MISA-Zimbabwe monitoring of Zimbabwe’s digital television migration process
This is the first edition of monitoring of Zimbabwe’s digital migration process.
MISA-Zimbabwe’s monitoring of the process is a part of its Access to Information campaign. The
Migration footprints series is an analysis of major highlights of a process set to the face of
television broadcasting in the country in the public interest.
Digitisation will make broadcasting more equitable, just and people centered while connecting
formerly marginal communities. Zimbabwe, like other counties in Africa, is preparing to meet
the obligatory International Telecommunications Union (ITU) deadline of June 17, 2015 of
migration from analogue to digital broadcasting. After this date frequencies set aside for
analogue television transmission will no longer be protected against cross border interference.
June 2006

June 2009

July 2011

On 16 June 2006, the (ITU) Regional Radiocommunication Conference
(RRC-06) in Geneva signed a treaty resolving that all countries of Europe,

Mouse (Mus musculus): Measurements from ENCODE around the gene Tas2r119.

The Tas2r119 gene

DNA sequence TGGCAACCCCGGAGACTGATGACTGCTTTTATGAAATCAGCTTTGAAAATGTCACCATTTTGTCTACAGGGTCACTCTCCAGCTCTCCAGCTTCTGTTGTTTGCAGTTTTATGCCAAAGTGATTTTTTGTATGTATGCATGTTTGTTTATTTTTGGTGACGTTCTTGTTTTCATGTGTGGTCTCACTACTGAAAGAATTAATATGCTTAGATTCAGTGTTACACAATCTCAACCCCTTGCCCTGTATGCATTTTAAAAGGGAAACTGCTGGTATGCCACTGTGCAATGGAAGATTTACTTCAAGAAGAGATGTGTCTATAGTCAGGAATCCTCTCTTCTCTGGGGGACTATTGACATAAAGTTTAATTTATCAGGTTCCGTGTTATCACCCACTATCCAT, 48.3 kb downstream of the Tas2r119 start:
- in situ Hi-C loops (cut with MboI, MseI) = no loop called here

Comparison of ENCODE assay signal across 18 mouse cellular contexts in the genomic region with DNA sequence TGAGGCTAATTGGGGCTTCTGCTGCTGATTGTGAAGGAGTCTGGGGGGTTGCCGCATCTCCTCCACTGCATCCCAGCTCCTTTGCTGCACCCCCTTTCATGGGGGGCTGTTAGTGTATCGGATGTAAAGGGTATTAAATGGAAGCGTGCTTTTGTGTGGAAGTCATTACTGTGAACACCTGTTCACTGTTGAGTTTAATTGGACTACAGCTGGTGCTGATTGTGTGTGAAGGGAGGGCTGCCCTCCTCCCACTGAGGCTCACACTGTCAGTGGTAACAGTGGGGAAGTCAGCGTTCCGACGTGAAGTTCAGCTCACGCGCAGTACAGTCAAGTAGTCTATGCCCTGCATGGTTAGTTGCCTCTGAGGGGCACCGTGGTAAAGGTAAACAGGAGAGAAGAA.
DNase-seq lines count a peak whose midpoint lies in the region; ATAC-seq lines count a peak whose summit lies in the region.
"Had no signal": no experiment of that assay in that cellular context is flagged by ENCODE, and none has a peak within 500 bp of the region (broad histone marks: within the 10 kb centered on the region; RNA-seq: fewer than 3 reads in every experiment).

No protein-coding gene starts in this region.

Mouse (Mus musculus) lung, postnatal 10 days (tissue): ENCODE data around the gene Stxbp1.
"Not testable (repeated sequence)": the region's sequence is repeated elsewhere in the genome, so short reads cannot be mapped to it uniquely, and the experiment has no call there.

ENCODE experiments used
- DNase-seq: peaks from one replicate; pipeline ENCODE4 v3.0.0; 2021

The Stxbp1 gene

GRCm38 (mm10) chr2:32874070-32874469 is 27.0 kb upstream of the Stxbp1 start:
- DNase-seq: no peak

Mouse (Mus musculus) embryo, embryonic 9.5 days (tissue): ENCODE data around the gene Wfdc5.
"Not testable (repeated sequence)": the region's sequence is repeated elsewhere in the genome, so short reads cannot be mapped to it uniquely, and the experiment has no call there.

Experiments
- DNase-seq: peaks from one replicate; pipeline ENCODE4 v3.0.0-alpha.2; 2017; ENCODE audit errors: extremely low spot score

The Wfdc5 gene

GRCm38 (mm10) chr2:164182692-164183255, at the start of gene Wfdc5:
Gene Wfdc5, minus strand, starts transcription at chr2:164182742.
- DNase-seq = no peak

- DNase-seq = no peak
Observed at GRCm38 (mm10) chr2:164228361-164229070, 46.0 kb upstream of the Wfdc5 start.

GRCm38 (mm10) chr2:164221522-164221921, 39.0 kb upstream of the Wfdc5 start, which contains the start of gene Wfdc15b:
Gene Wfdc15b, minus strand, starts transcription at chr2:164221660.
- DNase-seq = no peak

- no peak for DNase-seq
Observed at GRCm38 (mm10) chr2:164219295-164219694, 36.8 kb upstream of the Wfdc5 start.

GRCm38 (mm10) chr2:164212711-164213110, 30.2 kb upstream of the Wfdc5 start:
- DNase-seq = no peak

Africa and Middle-East should migrate from analogue to digital
broadcasting by June 17 2015
SADC ICT Ministers meet in Swakopmund Namibia to set up a regional
digital migration roadmap and set December 31, 2013 as their deadline.
By 2014, the region had held 7 Forums to take stock of how individual
member countries were fairing in digital migration, and whether the
region is on course to meet the set deadline. The last forum was held in
Kasane, Botswana on 10-14 June 2014.
Zimbabwe has attended all regional meetings but none of the
information relating to the country’s processes since 2009 was made
public to the Zimbabwean citizenry. Zimbabwe has no publicly known
Digital Migration policy. As of September 2014, Mauritus, Namibia,
Rwanda and Tanzania had finalised the migration processes.
On 25 July, Zimbabwean news agency, New Ziana reported that
Broadcasting Authority of Zimbabwe (BAZ) Chief Executive Officer Obert
Muganyura said that Zimbabwe was lagging far behind other countries in
the region because of lack of government funding for the project.
Muganyura said in the SADC region, Zimbabwe was the only country that

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